Unlocking the mystery of neutrinos

Grant, a professor in the Department of Physics and the head of DeepCore, the low-energy extension of the IceCube Neutrino Observatory located in the Antarctic, has dedicated his career to the detection and understanding two of the universe’s most elusive particles—neutrinos and dark matter.

“A neutrino is a subatomic particle, a foundational particle, from which the universe is made,” said Grant. “They’re everywhere, billions of them passing through us every second—they go right through and they don’t interact. But we don’t know very much about them, they are one of nature’s great mysteries to study.”

What little there is to know about the neutrino, Grant's work has played a role in discovering. His PhD thesis on the Sudbury Neutrino Observatory demonstrated that neutrinos have mass, providing the first evidence for physics beyond the Standard Model of Particle Physics.

He says his CRC is the next step in the design and construction of a new generation of neutrino detectors, and helps further the U of A’s position in this field. The U of A is Canada’s first IceCube collaboration institute, one of the four founding members of TRIUMF—Canada’s National Laboratory for Particle and Nuclear Physics, and a full member of the SNOLAB Institute, which operates Canada’s International Facility for Underground Science in Sudbury.

“The U of A offers an exceptional environment for research in astroparticle physics," he said. "This is exemplified by the infrastructure that has been developed in the Department of Physics and the Centre for Particle Physics over the last two decades. The U of A’s infrastructure for subatomic research is second to none at Canadian universities, as are the technicians, technical resources and funding.”

Just as Grant's impact on neutrinos was immediate, Friggstad has been making a name for himself removing some of the fright from some of the most daunting logistical nightmares since his earliest days as a grad student at the U of A.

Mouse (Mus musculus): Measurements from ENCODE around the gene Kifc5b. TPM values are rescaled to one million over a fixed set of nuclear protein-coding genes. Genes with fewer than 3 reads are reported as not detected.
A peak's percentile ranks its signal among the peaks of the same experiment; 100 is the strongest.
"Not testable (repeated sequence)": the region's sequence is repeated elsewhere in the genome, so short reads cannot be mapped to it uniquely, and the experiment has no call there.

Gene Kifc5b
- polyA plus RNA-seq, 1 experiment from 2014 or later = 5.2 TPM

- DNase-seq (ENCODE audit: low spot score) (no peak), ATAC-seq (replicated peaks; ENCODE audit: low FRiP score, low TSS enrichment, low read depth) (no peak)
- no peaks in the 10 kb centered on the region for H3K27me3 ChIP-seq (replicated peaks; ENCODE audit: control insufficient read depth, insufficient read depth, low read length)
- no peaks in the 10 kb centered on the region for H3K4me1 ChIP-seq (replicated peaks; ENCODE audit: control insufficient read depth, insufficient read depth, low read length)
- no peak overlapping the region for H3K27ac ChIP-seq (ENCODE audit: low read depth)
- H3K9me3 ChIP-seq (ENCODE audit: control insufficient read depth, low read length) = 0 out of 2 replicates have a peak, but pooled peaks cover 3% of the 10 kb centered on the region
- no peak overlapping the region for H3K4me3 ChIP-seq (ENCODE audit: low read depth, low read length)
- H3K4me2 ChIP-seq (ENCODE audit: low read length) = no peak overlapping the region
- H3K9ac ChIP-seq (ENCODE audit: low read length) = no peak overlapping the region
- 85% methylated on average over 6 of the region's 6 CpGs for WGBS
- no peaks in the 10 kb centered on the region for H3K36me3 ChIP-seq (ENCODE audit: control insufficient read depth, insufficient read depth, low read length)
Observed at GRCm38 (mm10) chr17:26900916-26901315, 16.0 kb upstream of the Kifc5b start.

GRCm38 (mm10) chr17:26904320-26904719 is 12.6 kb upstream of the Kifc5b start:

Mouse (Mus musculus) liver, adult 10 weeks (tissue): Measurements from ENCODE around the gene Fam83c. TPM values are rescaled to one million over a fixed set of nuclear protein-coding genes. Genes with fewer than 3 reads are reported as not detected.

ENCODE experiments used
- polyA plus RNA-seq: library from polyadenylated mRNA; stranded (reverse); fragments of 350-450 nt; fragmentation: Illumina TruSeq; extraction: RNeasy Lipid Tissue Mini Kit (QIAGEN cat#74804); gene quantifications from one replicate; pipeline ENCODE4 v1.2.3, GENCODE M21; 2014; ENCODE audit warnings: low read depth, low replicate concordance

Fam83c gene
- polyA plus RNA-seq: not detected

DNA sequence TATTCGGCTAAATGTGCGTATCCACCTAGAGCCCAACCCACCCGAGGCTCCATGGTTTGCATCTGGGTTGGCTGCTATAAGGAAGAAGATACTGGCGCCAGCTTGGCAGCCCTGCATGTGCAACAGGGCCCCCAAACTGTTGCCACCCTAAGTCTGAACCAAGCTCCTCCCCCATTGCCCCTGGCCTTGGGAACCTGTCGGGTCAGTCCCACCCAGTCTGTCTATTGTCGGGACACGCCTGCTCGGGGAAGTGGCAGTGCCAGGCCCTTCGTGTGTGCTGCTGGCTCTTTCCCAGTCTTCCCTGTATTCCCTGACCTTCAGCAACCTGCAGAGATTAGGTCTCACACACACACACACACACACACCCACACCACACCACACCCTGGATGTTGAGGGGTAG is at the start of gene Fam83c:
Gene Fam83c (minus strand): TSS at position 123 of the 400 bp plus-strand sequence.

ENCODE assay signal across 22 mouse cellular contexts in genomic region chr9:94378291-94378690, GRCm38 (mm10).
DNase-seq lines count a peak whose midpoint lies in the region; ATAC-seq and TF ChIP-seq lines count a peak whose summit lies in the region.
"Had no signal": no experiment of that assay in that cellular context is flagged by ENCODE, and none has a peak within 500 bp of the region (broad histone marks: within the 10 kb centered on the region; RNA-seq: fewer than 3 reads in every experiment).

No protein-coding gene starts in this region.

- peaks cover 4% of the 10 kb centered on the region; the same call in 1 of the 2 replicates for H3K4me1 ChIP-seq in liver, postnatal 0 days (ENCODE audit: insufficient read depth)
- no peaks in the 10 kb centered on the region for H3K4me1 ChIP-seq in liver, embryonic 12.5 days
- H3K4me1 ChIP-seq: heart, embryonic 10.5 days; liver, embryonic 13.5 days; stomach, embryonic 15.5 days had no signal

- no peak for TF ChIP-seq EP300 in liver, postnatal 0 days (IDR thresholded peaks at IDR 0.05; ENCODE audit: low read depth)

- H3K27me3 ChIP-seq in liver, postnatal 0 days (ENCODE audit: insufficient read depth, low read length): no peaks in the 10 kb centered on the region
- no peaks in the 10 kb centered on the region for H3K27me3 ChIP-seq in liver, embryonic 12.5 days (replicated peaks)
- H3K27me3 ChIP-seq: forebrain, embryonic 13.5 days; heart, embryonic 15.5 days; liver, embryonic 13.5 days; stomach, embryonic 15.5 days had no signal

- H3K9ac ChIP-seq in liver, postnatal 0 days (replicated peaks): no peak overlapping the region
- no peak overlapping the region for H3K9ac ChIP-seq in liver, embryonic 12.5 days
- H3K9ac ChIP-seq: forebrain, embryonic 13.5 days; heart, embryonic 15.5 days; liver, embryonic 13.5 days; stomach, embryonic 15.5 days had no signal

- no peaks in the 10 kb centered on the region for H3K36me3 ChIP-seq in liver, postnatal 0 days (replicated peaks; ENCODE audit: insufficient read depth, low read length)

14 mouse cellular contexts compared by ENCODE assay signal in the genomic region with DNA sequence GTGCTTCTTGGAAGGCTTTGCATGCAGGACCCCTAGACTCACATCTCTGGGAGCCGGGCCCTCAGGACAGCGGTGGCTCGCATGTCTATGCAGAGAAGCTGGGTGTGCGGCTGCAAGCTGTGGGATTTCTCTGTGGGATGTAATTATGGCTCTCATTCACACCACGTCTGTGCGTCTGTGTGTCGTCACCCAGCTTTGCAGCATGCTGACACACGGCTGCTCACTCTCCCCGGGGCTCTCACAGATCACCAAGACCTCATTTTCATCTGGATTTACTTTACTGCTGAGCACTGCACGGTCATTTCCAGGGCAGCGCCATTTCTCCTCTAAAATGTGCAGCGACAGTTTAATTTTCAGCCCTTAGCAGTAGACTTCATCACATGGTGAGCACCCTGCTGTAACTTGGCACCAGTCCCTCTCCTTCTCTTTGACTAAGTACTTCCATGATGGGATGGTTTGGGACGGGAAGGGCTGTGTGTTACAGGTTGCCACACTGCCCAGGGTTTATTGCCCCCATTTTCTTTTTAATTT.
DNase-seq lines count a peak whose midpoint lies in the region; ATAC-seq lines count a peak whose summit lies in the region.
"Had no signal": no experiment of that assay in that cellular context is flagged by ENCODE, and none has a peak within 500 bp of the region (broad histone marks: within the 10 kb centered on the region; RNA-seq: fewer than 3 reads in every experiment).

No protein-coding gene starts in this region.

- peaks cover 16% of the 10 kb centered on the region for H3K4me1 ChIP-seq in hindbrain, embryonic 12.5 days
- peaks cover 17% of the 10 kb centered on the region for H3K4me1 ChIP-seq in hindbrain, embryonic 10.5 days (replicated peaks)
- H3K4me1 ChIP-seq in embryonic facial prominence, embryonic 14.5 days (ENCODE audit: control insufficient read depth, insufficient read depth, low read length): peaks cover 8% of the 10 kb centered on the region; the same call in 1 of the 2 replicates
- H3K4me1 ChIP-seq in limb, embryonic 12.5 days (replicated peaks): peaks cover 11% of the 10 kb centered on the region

Despite massive computing clusters, Friggstad says these classic optimization problems—such as the coordination of fleets of vehicles and locating distribution centres to routing wires in large-scale circuit design—are intractable, meaning there is expectation that there would ever be an efficient enough algorithm to solve them.

Of course, that hasn’t stopped Friggstad from trying.

A classic optimization problem would be finding the optimal number of facilities to serve the maximum number of clients, while minimizing the costs of serving clients—a problem for which Friggstad developed an approximation algorithm with his master’s thesis in 2007.

His early and profound understanding of this field put him in the driver’s seat when he began searching for a post-secondary institution to further his academic career.

“One of the things that made me make a personal decision about joining the Department of Computing Science was it seemed that there was a real interest in collaboration and adding a theoretical foundation to their work,” he said.

The U of A now lays claim to 48 Tier 1 and 39 Tier 2 CRCs worth $13.5 million annually.

In 2000, the Government of Canada created the CRC program to establish 2,000 research professorships across the country. The program invests $300 million per year to attract and retain some of the world's most accomplished and promising minds.